A rich and complex tale of a young indigenous scientist’s journey through the corn fields of GMO companies and loi patches of traditional Hawaiian elders reveals modern truths and ancient values that can save our food future.
To feed all the humans on the planet, we are going to have to grow as much food in the next 35 years as we have grown since the beginning of civilization. But our conventional agricultural practices are depleting the earth’s natural resources faster than we are replenishing them. Not to mention that the pros and cons of most attempts at modern chemical solutions (pesticides, synthetic fertilizers, GMOs) continue to be heavily debated by scientists, policy makers, industrial heavyweights and community activists.
How are we going to feed the world without destroying the planet we live on?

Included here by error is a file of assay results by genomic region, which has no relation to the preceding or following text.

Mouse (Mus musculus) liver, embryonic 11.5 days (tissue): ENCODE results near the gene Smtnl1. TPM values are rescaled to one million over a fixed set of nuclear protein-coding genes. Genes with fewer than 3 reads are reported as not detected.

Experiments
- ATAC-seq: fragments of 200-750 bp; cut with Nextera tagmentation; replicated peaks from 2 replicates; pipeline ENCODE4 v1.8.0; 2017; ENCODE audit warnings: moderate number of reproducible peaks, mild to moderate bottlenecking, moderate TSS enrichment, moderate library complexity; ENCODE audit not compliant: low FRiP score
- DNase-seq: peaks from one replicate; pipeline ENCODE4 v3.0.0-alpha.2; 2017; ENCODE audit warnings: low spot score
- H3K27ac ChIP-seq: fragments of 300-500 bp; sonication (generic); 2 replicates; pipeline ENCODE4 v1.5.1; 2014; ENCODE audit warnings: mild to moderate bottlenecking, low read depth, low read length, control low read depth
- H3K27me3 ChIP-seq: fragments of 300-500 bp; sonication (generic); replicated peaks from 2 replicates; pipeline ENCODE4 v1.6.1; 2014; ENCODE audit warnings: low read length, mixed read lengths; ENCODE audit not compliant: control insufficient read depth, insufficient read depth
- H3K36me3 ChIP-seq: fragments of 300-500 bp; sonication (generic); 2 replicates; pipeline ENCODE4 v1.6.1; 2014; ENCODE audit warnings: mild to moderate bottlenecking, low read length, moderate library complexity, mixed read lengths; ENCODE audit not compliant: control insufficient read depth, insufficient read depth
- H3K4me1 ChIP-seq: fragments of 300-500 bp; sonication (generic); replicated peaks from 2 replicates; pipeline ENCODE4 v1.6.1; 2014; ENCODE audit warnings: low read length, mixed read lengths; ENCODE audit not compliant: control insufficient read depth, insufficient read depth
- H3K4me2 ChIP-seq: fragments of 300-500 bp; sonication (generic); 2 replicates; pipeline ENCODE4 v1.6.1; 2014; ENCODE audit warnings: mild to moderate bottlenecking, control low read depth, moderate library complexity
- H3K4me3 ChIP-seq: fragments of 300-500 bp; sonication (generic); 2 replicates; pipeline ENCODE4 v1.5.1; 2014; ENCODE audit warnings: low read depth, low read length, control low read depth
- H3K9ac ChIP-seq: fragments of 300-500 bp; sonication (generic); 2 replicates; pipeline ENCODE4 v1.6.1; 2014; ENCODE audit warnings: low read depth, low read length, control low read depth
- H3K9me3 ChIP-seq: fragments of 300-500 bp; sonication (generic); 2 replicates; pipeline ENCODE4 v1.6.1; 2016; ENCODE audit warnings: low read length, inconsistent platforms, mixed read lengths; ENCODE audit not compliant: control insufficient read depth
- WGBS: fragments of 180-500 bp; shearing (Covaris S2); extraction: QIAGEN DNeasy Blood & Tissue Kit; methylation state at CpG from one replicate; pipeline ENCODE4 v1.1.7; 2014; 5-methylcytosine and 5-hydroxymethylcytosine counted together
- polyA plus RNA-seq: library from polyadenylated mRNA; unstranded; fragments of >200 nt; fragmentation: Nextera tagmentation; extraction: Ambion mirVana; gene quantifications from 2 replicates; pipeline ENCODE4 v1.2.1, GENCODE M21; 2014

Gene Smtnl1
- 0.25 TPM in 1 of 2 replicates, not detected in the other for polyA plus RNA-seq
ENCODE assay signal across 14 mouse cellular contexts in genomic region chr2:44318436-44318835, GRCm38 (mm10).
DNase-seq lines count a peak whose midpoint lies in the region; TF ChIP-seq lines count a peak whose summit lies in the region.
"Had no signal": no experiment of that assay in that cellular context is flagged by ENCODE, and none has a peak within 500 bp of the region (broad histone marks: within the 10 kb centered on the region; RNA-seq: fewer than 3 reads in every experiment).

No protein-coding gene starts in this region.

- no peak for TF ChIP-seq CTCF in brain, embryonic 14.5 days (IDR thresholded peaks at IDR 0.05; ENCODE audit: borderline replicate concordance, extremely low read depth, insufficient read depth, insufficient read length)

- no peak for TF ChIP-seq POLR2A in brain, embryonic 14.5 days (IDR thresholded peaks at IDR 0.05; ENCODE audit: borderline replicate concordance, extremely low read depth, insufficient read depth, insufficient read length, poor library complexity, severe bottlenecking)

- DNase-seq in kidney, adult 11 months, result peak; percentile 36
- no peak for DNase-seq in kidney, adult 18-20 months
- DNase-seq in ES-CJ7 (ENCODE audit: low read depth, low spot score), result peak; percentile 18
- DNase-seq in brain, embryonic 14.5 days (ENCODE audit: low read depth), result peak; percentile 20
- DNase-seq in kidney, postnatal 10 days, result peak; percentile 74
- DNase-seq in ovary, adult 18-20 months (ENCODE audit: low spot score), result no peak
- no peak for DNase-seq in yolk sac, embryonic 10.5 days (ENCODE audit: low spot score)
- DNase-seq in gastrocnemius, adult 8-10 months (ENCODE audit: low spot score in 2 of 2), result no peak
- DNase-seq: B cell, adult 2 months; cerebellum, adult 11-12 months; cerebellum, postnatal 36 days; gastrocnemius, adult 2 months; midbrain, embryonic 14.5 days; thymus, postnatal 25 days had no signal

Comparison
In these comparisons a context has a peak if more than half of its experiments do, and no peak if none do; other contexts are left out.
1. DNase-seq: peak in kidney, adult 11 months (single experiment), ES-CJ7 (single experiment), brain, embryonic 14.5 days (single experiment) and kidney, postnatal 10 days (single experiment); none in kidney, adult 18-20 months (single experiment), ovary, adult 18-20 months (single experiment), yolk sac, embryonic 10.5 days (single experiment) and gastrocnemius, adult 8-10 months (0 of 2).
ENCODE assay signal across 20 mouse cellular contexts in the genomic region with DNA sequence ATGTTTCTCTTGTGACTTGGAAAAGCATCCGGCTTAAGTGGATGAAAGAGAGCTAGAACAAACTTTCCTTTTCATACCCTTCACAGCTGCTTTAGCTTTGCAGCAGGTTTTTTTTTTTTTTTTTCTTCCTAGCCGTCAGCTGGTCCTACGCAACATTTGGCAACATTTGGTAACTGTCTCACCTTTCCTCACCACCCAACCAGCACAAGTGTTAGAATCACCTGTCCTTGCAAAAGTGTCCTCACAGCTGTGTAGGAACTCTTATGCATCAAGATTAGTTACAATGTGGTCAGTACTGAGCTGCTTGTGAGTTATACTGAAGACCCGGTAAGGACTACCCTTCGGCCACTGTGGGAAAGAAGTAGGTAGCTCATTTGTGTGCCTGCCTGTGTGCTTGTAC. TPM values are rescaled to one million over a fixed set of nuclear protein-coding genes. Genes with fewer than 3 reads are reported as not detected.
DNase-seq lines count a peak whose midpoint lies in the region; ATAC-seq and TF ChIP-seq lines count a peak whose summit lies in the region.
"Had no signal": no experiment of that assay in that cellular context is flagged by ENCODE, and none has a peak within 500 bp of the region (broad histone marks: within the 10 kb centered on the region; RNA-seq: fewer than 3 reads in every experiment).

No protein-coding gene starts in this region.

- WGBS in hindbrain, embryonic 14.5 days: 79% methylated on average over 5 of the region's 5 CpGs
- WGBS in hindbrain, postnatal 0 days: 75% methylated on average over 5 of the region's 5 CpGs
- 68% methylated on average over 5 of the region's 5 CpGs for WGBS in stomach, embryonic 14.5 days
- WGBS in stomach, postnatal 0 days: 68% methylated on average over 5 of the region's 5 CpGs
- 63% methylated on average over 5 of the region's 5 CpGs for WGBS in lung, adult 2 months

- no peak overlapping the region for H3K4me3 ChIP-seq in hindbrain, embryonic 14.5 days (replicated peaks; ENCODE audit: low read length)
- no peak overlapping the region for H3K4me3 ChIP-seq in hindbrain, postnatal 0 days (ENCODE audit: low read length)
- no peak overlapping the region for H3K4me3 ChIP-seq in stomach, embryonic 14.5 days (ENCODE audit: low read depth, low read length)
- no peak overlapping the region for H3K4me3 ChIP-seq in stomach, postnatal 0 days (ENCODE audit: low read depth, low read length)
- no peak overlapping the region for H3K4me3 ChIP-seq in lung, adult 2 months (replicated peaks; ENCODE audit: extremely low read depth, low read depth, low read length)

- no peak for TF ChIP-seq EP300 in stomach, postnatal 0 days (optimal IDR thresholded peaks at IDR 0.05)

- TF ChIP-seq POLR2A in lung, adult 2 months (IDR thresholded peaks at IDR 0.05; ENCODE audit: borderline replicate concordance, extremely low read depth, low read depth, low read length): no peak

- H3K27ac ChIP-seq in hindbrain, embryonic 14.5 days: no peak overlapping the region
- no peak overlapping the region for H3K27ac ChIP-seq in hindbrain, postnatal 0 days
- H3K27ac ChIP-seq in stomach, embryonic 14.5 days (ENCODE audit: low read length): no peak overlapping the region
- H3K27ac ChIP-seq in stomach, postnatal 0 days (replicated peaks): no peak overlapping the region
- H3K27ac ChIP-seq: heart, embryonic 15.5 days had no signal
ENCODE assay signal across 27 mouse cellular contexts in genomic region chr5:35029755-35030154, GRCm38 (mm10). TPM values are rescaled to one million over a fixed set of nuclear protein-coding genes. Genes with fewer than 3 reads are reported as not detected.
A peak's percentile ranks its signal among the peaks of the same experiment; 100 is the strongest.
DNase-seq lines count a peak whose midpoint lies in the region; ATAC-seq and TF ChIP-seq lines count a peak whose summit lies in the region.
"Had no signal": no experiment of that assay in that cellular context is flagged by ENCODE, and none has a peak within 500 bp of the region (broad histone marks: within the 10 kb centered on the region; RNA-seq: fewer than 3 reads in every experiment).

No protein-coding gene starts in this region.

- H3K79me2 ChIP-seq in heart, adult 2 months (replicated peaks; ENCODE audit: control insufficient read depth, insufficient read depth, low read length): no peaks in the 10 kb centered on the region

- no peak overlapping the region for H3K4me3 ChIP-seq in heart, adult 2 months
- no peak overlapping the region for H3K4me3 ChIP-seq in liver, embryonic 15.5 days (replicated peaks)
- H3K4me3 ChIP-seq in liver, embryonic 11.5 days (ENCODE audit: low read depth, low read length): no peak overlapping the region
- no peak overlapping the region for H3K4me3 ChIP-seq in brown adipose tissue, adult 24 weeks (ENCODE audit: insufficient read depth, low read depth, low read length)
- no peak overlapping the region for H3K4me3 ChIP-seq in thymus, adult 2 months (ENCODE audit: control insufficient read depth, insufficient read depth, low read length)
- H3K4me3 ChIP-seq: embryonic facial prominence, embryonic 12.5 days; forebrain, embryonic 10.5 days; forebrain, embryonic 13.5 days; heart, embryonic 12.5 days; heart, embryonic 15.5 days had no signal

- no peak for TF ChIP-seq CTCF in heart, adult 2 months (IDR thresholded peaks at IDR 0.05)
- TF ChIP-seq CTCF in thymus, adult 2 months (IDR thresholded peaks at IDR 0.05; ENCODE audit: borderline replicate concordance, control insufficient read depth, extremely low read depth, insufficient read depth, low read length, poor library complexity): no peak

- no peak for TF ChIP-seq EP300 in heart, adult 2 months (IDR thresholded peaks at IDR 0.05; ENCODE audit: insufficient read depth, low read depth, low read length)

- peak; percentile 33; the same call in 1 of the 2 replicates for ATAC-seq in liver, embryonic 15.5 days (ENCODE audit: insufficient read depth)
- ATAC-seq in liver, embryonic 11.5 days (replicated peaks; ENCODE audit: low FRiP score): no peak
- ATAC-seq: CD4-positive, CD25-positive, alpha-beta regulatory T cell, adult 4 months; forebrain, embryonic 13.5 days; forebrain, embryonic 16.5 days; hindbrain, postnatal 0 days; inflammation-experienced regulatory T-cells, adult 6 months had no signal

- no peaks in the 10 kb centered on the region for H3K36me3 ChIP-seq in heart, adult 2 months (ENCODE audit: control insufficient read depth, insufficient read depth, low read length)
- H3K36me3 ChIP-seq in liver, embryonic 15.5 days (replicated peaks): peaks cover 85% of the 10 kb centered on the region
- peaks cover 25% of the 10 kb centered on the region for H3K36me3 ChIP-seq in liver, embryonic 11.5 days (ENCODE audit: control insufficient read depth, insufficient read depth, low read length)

“Island Earth” brings this question to life by taking us on the ground to Hawaii, the “ground zero” where all of these issues collide in sharp relief. Less than two centuries ago, native Hawaiians fed their large population through some of the most historically sustainable agricultural practices ever documented. Yet modern-day Hawaii now imports 80-90% of their food supply from elsewhere in the world, due to a complex web of public policy and private interests. Within two generations, the Hawaiians have become canaries in the coal mine for food issues that are affecting the entire planet.
This film captures our moment in time, where two separate paths are being forged at once: one that builds upon the past in the name of progress, and the other that rejects the past in the name of progress. It bears witness to the choices that we are making today that will affect our future no matter what.